When I arrived in Kansas City, I discovered the story behind my house - it seems God had actually been preparing it years before I could have known I would even need a house - before I ever dreamed of going back to school. And the money that paid for it - it turns out that someone in my home church had put it up so that the person who paid me *could* pay me. In fact, the story of my house alone could fill pages, but that is a blog for another time. And what God did for my home he also did for my school and my church and my job, too.

Behold, I go before you to prepare a place for you.

That is when I decided that, where He leads me, I will follow - no matter what, no matter where, no matter how - for wherever he is, that is where I want to be.

I think of it now in the aftermath of a hurtful fight with a friend and in the midst of my advent ponderings because in moments like these, when I am far from family, when I feel alone and disconnected from others and from a greater story, I am most aware of feeling like I don't belong, like there is no place for me. No one seems to go before me to make my path straight or safe, to ensure that things work out. It's like that 30 days of dead ends.

Which also makes me think of a humble couple wandering the streets of Bethlehem on a cold, dark night. There was no place for them. The God of the Universe who had promised a savior to a people for generations upon generations appeared to a girl, told her that she was going to play a part in the fulfillment of scripture by having a baby out of wedlock (what a horrible term), and when that baby was due to be born, that girl was in the street because that same God forgot to make hotel reservations.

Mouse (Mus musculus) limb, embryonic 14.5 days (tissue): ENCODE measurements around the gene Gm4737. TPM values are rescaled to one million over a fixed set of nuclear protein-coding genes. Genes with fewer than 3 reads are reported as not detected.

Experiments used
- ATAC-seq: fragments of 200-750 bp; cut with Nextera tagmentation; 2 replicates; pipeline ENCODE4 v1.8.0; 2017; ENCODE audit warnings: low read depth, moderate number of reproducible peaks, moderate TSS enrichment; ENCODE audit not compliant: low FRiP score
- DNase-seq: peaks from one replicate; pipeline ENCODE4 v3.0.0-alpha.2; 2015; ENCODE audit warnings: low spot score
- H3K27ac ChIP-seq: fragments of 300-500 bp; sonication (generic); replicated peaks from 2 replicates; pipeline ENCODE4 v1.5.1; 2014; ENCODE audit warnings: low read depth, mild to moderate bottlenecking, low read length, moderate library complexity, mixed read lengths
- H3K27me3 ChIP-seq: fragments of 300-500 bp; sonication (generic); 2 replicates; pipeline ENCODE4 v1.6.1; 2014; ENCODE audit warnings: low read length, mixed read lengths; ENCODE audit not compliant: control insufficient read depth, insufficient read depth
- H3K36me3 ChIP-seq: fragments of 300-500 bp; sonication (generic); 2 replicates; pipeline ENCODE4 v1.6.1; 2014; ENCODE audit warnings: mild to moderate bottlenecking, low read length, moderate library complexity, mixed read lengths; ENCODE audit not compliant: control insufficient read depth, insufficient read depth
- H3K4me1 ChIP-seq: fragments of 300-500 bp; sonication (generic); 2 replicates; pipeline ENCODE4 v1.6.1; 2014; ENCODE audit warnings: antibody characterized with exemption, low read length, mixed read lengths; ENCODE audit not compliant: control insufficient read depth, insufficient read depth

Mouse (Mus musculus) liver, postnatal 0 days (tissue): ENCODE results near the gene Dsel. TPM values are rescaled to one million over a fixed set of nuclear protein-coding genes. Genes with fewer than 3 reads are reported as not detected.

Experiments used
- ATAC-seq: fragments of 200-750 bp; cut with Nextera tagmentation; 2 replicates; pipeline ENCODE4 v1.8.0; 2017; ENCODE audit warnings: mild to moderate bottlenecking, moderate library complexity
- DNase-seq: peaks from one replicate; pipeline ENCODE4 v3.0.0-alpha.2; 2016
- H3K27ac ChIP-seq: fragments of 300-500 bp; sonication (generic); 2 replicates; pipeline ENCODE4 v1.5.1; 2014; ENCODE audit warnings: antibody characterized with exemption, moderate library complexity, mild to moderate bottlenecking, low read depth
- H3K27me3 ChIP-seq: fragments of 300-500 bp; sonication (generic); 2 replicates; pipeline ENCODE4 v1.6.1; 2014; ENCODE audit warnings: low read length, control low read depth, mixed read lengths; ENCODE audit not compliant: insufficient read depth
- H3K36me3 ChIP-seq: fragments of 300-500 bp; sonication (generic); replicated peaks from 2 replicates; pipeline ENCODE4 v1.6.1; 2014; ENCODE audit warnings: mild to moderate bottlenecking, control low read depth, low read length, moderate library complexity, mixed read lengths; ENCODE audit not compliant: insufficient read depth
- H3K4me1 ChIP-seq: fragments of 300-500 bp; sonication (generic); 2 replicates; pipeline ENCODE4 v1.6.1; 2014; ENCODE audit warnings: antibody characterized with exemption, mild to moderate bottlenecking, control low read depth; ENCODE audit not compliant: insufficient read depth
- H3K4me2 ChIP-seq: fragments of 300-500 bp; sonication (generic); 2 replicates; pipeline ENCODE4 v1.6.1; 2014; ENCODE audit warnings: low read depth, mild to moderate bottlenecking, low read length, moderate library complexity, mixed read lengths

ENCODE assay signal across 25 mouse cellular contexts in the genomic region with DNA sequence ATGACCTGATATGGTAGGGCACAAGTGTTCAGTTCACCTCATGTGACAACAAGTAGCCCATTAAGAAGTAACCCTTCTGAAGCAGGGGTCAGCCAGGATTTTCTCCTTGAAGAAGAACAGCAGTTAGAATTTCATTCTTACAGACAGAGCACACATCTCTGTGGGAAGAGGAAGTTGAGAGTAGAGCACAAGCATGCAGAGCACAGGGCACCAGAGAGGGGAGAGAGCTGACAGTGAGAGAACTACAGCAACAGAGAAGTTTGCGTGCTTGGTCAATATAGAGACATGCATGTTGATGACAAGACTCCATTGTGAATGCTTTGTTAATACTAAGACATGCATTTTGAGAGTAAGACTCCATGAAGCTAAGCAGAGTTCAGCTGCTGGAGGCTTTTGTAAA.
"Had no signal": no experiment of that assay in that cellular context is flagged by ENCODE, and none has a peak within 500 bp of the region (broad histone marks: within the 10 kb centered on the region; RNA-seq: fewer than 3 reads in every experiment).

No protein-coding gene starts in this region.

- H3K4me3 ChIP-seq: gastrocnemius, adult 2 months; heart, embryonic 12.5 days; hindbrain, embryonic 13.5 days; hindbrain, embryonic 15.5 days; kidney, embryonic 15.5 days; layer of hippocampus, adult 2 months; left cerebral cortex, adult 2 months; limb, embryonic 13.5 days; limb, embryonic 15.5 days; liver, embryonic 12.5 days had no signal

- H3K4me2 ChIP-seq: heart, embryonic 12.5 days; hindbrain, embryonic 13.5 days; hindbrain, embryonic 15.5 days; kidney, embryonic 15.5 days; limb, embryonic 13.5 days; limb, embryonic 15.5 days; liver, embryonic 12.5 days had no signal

Of course, we know that God didn't forget anything. God had gone before them. He did prepare a place. It just didn't seem like it at the time.

And that wasn't the only time...

Foxes have dens and birds have nests but the Son of Man has no place to lay his head (Matt 8:20, Luke 9:58).

Throughout scripture we see Christ and his followers without a place of belonging, even to the point that they are described a strangers and aliens in this world. Yet God had prepared a place, a place in His plan of redemption, a place of sorrow and sacrifice, yes, but also a place at His right hand, victorious over death.

I suppose the theme I see in each of these stories, both my own and those from scripture, is that there will be dark, cold, lonely moments - moments when it seems like no one has gone before you, that there is no place prepared and nowhere to 'lay your head' - but the truth is, though we cannot see it, God does go before us and He does prepare a place for us, in His plan, in His work, in His presence.

This comfort, then, brings me back to the way I want to approach this season.

In the wilderness, prepare the way for the Lord... (Is 40:3).

If advent means arrival then I want to prepare the way, to prepare to meet God here and now in this place and this time, and to prepare a place for Him - even as He prepared and does prepare a place for me. That is how I will choose a season of greater meaning in the midst of disappointment, loneliness, and chaos. That is what gives greater meaning to the times when things seem a little bleak, the times when things aren't working out and we feel like we don't belong and there isn't a place for us.

Prepare me, O God, to meet with you.